Tech for wander management keeps residents safe, yet provides a sense of freedom by ron rajecki
XXTT hat is the cost of wandering? It depends how you measure it. In \ jL a terms of risk of harm to the resident and the subsequent concerns of ? ? the family, a human cost exists. Your facility also faces a potential cost to its reputation. And a very real monetary cost exists, too.
According to the National Institute for Elopement Prevention and Resolution (www.elopement.org), 10 percent of all litigation against long-term care (LTC) facilities involves an elopement. The institute also cites figures from commercial property and casualty insurance provider CNA that the average out-of-court settlement for elopement incidents in 2009 was nearly $400,000.
Fortunately, LTC providers have resources available to them to help ensure resident safety, and the technology in the field of wander management continues to evolve to meet the needs of both facilities and residents.
The person-centered movement in the LTC industry has led to facilities focusing on the characteristics of each resident and trying to customize protection to each individual if he or she begins showing signs of dementia such as forms of wandering, says Steve Elder, senior marketing manager of Stanley Healthcare in Lincoln, Neb.
"Lockdown units will always be required, because some people reach a state where they really are a danger to themselves," Elder says. "But many people don't need that treatment. So rather than a 'one-size-fits-all approach,' in which residents are either in a unit or out, providers are looking for ways to tailor the systems functionality to the individual."
signal with that very low power. You're asking a receiver to pick up a very weak transmitter signal, and to do so, the receiver must be turned up extremely high. That means the receiver also picks up noise from vacuum cleaners, washing machines, television sets and everything else in the facility. The remedy for that is, the facility needs to invest in filters for all those things."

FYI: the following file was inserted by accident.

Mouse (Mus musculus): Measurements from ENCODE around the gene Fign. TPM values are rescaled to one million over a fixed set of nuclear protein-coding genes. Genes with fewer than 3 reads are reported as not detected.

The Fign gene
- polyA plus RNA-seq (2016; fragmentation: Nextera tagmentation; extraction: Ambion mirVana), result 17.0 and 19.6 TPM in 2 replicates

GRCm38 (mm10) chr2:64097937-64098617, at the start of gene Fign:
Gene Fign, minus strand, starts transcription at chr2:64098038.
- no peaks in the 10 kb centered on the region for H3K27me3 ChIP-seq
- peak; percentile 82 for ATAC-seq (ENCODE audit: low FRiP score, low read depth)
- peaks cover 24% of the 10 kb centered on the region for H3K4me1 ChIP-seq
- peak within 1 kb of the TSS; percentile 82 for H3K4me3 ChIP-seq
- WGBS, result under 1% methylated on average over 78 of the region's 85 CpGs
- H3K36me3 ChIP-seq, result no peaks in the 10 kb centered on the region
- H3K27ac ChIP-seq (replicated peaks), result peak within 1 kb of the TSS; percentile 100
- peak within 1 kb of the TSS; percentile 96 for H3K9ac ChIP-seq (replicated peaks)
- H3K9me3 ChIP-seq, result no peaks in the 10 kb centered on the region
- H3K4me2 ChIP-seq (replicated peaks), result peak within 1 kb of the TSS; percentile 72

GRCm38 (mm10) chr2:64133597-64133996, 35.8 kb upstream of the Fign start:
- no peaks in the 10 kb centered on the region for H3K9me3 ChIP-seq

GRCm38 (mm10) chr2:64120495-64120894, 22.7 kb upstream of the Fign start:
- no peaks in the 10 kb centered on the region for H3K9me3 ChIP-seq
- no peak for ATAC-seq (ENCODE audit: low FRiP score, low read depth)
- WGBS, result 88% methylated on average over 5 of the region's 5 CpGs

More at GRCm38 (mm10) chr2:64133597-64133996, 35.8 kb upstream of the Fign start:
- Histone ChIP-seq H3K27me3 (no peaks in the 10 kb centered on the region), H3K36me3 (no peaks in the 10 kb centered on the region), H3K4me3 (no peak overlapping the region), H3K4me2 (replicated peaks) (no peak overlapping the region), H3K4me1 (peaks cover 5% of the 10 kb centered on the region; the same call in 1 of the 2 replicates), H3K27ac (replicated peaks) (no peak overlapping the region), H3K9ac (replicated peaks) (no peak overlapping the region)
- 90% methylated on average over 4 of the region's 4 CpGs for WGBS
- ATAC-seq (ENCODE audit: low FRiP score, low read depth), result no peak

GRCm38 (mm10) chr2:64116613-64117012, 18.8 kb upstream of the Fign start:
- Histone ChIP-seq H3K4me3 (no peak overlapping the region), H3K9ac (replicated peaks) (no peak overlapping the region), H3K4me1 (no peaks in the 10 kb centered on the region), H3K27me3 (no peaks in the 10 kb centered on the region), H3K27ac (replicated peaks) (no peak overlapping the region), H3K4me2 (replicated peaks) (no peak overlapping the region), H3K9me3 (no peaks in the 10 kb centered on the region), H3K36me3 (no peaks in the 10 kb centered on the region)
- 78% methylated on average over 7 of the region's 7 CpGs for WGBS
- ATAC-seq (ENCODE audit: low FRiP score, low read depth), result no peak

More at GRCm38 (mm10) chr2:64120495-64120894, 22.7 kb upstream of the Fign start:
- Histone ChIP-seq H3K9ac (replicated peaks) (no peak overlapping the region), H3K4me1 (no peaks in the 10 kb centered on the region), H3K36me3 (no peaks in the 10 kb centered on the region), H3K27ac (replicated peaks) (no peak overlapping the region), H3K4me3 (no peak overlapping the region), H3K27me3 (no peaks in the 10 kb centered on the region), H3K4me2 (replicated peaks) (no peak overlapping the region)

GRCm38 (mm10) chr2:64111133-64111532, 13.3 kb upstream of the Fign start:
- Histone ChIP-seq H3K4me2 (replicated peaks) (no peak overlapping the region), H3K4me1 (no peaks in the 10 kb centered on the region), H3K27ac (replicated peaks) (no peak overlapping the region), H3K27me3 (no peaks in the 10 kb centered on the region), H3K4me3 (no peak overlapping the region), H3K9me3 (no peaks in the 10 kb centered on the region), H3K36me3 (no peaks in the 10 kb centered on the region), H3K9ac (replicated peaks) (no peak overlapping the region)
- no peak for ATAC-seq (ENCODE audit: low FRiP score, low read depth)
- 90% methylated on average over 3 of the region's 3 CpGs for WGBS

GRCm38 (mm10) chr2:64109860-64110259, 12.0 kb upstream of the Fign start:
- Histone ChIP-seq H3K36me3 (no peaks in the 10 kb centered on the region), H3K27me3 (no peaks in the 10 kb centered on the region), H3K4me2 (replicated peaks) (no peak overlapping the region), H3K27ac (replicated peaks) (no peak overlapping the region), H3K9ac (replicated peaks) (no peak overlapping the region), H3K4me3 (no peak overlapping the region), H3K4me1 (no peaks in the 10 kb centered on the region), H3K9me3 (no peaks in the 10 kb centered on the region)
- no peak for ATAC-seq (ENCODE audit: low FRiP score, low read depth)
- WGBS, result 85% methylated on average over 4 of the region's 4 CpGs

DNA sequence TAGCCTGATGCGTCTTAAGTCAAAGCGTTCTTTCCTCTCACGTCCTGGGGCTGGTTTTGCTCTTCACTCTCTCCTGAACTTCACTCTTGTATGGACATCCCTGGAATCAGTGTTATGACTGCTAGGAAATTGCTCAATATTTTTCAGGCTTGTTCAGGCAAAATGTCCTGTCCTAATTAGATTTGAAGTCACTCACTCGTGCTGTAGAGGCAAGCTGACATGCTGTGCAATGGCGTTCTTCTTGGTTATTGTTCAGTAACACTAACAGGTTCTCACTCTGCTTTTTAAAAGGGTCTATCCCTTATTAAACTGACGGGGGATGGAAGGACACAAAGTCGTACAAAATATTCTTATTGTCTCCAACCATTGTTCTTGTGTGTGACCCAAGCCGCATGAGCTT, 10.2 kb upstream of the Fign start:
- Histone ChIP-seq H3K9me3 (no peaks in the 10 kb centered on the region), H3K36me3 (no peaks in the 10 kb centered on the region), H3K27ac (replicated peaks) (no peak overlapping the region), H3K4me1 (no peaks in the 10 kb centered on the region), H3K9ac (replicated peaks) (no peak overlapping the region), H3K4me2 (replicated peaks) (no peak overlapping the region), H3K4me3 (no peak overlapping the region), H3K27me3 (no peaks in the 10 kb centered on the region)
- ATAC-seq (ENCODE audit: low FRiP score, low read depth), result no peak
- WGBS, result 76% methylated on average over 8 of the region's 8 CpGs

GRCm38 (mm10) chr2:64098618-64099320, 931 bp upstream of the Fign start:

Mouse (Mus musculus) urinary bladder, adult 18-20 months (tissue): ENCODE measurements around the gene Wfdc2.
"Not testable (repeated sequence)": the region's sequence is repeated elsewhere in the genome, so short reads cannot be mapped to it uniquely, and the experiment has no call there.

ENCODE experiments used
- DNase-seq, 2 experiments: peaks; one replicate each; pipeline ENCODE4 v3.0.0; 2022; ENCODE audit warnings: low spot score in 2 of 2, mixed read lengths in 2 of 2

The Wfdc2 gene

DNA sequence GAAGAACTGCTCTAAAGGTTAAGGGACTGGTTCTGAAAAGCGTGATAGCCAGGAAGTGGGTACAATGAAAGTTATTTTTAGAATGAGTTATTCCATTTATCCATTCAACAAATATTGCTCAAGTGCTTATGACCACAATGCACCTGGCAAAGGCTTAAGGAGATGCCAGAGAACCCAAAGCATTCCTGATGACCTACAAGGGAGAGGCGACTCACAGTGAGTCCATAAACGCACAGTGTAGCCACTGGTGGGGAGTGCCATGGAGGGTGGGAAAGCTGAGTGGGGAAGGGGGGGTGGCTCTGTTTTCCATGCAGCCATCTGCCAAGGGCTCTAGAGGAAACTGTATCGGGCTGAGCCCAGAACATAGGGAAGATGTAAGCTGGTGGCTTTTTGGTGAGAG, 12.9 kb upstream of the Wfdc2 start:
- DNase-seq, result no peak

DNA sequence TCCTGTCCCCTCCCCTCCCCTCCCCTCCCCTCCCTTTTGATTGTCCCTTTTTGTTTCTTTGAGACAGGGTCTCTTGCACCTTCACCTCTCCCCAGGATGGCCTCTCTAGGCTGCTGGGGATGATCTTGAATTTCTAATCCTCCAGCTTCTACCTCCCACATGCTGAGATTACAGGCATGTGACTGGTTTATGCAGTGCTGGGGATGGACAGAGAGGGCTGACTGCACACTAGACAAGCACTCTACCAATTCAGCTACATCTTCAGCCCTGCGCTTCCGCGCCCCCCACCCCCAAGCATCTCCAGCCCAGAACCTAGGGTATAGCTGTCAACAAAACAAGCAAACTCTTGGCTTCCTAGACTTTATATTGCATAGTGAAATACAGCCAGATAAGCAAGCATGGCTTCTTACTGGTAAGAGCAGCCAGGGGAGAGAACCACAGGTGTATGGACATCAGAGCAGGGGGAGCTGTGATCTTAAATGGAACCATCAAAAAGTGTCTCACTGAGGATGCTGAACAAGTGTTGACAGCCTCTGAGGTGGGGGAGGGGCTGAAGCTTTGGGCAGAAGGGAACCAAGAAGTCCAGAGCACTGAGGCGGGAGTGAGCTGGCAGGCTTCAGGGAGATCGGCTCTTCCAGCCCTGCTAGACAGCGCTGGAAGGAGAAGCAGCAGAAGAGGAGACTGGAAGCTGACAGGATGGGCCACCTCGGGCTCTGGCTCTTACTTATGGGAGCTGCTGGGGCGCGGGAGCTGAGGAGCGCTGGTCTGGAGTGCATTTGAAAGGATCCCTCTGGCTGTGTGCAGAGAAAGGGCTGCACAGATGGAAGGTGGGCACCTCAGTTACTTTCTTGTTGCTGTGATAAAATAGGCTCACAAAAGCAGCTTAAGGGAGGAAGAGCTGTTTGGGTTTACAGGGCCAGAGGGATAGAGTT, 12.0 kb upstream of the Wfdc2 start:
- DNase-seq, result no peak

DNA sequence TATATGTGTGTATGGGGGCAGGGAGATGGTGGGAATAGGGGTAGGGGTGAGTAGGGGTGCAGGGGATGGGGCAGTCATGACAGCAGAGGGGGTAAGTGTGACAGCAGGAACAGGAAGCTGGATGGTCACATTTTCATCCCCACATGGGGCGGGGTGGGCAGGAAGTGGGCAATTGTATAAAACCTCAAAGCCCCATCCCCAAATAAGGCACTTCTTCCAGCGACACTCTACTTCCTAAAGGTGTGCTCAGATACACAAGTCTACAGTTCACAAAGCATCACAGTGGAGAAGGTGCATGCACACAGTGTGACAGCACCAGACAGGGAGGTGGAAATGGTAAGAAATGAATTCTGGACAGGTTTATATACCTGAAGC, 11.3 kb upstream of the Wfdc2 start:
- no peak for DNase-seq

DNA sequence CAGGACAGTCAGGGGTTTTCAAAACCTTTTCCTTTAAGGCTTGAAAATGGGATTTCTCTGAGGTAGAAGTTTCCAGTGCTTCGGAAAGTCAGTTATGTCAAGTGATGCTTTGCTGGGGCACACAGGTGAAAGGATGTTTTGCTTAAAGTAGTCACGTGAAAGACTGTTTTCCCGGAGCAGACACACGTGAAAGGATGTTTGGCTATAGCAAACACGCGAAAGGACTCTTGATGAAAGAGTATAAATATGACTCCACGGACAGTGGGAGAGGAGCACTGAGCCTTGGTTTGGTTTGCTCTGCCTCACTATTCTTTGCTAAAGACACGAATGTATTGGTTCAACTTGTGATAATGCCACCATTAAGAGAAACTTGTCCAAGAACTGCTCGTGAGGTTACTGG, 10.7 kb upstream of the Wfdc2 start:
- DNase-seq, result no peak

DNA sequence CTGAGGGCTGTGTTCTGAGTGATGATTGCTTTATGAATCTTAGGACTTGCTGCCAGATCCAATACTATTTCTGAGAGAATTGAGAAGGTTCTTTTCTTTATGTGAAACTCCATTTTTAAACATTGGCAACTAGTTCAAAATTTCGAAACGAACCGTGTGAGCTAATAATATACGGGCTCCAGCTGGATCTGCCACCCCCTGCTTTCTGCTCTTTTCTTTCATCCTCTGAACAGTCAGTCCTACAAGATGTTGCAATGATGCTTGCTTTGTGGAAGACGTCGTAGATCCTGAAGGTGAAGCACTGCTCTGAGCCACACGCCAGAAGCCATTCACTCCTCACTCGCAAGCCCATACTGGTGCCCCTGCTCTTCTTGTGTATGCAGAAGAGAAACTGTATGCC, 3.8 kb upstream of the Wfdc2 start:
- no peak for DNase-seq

The problem with a high-frequency system, on the other hand, can be the difficulty in getting an accurate "fix" on where a resident is in a long hallway, for example, because the higher frequencies use narrower and more directional signals.
According to Barko, ELB Technologies' AtGuard and AllGuard system combines the qualities of low frequency and high frequency. The system uses a lowfrequency transmitter called an exciter. When a resident enters a field monitored by an exciter, the exciter's low-frequency signal activates the resident's wristband, which sends a high-frequency signal to a controller. This capability allows users to get the "field" exactly where they want while eliminating problems with noise. It also allows good flexibility.
"If a customer wants our system to be placed three feet from a door, I can set it three feet from that door," Barko says. "If they want it to be 30 feet from another door, I can set it 30 feet from that door." In addition, the wireless, smoke detector-sized exciter can be mounted on the ceiling or, in some cases above it, giving the facility a cleaner, high-end look without wires or wire conduit around the doors.
As with most electronic-based industries, wander management will continue to evolve and gain capabilities. These changes will lead to some great opportunities for facilities to "mine" their systems' data to help them understand changes in resident behavior.
"Many facilities are starting to expect information from their resident safety solutions to help them understand behavior patterns of residents," Elder says. "Then they're going beyond that by using the systems for staff tracking, monitoring response times to an incident and so on, so they can improve their performance," he adds. "They can also look at staffing: 'What are my busiest times? Are there times when I'm overstaffed or understaffed?' The more creative facilities are realizing that wandering management systems can be a valuable source of information to help them perform better." LTL
Ron Rajecki is a Cleveland-based freelance writer.